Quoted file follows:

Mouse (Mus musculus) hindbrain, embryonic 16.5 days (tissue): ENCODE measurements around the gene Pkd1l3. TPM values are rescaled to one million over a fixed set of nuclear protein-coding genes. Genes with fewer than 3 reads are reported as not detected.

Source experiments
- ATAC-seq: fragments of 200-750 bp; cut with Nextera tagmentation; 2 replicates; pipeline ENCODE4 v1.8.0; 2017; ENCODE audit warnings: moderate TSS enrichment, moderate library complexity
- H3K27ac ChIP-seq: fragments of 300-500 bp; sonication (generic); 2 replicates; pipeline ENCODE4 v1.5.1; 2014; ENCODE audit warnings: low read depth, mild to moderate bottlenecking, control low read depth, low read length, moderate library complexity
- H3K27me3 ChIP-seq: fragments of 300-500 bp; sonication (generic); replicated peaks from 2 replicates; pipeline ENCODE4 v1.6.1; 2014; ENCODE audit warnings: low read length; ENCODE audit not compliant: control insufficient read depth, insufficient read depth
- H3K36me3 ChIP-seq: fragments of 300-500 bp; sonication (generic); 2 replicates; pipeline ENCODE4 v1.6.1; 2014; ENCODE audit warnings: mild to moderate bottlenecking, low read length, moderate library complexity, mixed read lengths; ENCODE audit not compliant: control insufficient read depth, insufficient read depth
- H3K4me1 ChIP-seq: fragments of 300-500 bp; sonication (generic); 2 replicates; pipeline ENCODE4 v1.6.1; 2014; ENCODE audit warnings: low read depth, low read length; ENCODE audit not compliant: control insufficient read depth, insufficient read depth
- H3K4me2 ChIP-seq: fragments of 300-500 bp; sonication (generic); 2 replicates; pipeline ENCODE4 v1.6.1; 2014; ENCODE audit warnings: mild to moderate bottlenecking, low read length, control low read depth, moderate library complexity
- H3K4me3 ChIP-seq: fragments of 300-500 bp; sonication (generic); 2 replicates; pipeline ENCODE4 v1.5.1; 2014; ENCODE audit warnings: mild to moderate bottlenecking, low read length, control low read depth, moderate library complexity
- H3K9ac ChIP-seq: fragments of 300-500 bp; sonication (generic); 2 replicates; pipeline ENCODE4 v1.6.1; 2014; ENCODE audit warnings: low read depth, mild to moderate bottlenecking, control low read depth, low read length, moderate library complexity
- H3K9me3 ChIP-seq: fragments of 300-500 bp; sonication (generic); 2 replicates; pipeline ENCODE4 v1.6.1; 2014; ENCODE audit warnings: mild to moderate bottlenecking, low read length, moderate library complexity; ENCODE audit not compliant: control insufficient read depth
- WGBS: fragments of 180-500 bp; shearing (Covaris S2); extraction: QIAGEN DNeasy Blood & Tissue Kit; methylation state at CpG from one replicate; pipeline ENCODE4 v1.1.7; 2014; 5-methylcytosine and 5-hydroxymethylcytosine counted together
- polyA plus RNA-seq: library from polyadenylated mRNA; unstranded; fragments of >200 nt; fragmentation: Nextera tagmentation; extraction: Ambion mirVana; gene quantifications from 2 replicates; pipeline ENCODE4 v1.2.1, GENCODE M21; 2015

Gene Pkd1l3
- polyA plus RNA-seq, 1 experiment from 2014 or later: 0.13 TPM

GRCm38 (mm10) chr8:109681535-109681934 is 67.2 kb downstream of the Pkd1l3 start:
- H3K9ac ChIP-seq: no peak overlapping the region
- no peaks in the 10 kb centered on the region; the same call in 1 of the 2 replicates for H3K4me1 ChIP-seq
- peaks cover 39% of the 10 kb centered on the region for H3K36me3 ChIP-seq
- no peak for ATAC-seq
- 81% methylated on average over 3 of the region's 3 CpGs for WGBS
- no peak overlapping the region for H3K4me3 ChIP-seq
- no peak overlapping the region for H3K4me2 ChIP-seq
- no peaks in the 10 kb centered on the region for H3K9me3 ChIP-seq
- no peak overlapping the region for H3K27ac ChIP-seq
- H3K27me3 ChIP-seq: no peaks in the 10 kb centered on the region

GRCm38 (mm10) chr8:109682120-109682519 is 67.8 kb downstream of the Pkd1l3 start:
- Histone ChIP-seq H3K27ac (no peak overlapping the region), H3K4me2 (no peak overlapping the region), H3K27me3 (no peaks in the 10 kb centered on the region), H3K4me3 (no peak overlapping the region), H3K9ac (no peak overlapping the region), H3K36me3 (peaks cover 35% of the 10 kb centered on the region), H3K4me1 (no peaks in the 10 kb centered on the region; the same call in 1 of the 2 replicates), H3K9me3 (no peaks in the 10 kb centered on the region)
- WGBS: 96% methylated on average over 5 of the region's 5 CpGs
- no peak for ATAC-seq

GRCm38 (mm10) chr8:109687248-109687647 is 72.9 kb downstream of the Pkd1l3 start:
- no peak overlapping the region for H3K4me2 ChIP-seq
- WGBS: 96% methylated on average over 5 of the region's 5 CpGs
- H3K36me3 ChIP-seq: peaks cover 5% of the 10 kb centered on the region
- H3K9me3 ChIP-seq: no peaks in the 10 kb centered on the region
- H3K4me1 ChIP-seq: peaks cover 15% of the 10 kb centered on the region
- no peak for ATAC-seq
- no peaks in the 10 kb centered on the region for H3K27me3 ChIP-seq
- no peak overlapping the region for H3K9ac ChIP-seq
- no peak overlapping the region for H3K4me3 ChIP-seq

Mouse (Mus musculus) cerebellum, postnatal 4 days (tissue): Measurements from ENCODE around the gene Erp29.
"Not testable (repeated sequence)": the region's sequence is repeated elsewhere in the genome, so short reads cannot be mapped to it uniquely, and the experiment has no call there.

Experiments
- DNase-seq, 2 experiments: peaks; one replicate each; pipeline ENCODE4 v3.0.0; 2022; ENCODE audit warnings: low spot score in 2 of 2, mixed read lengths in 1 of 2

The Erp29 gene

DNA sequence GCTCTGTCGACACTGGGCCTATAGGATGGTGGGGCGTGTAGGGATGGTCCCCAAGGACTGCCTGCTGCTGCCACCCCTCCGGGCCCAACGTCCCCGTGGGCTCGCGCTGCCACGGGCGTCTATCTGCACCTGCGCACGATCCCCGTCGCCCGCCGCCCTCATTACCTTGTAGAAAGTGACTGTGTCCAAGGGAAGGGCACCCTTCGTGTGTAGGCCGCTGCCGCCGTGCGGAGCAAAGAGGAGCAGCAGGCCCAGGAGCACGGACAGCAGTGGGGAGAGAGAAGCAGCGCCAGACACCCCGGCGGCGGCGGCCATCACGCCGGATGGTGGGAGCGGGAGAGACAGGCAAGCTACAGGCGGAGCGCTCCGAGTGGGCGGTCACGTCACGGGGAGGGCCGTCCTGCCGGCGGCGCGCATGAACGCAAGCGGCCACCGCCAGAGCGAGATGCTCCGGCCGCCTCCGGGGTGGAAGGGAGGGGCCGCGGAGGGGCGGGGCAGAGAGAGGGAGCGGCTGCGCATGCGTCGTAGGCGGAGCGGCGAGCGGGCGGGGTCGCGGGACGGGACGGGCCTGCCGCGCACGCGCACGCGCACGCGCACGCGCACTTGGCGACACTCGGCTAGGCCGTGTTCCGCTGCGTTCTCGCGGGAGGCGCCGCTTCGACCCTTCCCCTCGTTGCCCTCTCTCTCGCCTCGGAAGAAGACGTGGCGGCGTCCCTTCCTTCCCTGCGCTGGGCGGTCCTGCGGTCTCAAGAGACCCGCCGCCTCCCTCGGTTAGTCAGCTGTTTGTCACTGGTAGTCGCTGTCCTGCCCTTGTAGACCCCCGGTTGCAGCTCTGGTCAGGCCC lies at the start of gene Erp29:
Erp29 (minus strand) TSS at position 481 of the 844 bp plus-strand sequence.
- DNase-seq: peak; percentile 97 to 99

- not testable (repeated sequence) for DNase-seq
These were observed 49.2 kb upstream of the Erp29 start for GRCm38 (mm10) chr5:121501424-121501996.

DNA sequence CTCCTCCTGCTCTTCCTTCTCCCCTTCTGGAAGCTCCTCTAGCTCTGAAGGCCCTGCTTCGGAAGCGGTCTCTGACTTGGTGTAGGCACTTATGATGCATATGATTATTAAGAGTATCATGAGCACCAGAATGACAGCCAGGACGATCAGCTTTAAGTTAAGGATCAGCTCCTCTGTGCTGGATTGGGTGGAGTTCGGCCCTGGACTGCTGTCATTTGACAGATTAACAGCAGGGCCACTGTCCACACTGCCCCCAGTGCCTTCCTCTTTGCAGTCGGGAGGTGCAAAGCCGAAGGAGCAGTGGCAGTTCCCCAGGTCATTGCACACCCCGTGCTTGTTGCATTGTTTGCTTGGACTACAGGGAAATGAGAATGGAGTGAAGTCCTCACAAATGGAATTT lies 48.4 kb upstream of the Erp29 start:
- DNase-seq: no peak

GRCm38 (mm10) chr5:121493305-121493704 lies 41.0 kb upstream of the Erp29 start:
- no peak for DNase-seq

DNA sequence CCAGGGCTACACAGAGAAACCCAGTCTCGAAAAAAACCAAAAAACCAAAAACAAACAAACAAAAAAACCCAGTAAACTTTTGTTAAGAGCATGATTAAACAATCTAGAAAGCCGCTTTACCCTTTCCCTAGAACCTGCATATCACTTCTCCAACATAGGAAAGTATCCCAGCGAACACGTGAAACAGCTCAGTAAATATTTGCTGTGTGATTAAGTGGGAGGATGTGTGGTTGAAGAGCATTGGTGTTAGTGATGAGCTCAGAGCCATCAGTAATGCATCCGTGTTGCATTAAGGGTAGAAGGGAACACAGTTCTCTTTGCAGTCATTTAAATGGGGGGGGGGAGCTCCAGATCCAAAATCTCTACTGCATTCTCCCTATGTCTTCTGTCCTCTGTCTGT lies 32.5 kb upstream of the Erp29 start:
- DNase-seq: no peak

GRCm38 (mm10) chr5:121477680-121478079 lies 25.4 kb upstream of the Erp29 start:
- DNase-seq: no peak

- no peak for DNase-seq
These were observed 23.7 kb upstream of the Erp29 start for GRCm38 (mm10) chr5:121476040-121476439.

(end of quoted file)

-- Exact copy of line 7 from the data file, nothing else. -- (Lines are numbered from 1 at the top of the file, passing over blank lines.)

- H3K4me1 ChIP-seq: fragments of 300-500 bp; sonication (generic); 2 replicates; pipeline ENCODE4 v1.6.1; 2014; ENCODE audit warnings: low read depth, low read length; ENCODE audit not compliant: control insufficient read depth, insufficient read depth